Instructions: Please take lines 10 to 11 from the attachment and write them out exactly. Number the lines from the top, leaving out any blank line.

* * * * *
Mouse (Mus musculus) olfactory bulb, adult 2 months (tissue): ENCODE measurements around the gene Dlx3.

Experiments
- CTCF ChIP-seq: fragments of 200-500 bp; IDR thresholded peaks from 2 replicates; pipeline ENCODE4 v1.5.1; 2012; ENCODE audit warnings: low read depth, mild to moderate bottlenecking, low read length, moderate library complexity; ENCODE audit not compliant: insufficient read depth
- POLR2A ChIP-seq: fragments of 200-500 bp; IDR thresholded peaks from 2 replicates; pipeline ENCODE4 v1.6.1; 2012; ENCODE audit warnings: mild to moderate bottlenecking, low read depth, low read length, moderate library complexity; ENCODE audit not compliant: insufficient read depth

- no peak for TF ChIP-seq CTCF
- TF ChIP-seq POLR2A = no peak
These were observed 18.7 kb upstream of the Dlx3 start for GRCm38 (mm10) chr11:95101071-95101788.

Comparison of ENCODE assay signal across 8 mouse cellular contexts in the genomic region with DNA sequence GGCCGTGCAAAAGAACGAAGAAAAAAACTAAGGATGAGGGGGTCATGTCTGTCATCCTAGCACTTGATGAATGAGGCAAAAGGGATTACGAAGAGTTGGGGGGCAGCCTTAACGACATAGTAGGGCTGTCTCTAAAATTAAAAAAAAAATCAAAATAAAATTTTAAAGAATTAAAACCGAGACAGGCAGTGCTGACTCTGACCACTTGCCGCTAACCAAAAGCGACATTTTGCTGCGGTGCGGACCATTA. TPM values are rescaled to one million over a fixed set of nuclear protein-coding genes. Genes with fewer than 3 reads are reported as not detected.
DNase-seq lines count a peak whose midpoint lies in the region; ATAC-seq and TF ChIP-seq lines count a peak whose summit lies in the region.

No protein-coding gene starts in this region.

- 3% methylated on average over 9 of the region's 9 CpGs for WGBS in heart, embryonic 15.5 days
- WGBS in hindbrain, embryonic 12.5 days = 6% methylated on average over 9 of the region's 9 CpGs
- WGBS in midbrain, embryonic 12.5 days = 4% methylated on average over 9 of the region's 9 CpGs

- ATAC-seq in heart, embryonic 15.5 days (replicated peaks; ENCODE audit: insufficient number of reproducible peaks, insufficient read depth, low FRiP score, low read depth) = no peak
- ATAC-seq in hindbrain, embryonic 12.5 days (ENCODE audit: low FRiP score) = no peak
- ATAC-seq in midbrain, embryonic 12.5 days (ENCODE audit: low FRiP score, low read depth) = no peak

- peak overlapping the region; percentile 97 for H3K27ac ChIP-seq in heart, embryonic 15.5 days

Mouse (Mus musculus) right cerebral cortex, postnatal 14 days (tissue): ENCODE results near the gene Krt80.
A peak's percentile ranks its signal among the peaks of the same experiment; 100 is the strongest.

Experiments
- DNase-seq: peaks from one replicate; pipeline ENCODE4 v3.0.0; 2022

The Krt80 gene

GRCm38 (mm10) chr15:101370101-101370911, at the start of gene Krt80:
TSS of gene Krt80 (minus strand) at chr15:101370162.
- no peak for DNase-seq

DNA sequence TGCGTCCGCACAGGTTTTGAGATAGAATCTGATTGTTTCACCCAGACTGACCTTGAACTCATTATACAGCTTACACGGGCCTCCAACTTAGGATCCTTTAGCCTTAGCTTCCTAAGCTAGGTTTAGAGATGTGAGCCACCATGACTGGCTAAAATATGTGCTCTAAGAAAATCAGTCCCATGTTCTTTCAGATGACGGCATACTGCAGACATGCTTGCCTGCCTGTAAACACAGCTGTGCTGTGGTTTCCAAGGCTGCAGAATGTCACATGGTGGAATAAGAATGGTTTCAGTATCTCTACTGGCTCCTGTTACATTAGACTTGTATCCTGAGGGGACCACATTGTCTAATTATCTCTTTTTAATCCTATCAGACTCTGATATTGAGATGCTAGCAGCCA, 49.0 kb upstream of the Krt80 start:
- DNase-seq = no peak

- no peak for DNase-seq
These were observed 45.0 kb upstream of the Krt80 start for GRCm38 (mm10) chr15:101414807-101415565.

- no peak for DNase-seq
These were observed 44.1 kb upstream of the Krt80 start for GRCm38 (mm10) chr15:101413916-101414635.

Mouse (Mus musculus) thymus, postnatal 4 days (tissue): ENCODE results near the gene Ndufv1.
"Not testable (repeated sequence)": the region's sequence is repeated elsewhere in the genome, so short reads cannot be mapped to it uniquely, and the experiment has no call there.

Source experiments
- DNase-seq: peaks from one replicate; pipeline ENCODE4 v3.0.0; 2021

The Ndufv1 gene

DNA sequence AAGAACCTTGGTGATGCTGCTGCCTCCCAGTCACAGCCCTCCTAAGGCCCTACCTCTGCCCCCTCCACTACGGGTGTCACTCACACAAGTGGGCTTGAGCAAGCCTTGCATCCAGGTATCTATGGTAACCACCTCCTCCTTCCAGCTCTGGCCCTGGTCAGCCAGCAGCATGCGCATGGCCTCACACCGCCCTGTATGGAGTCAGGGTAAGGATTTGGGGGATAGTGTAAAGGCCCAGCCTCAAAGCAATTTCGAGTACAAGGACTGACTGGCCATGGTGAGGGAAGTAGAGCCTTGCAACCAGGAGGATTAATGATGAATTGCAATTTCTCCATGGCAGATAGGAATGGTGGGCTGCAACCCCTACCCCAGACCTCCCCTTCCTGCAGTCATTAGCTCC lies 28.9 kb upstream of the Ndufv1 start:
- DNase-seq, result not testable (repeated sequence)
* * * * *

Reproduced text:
No protein-coding gene starts in this region.

- 3% methylated on average over 9 of the region's 9 CpGs for WGBS in heart, embryonic 15.5 days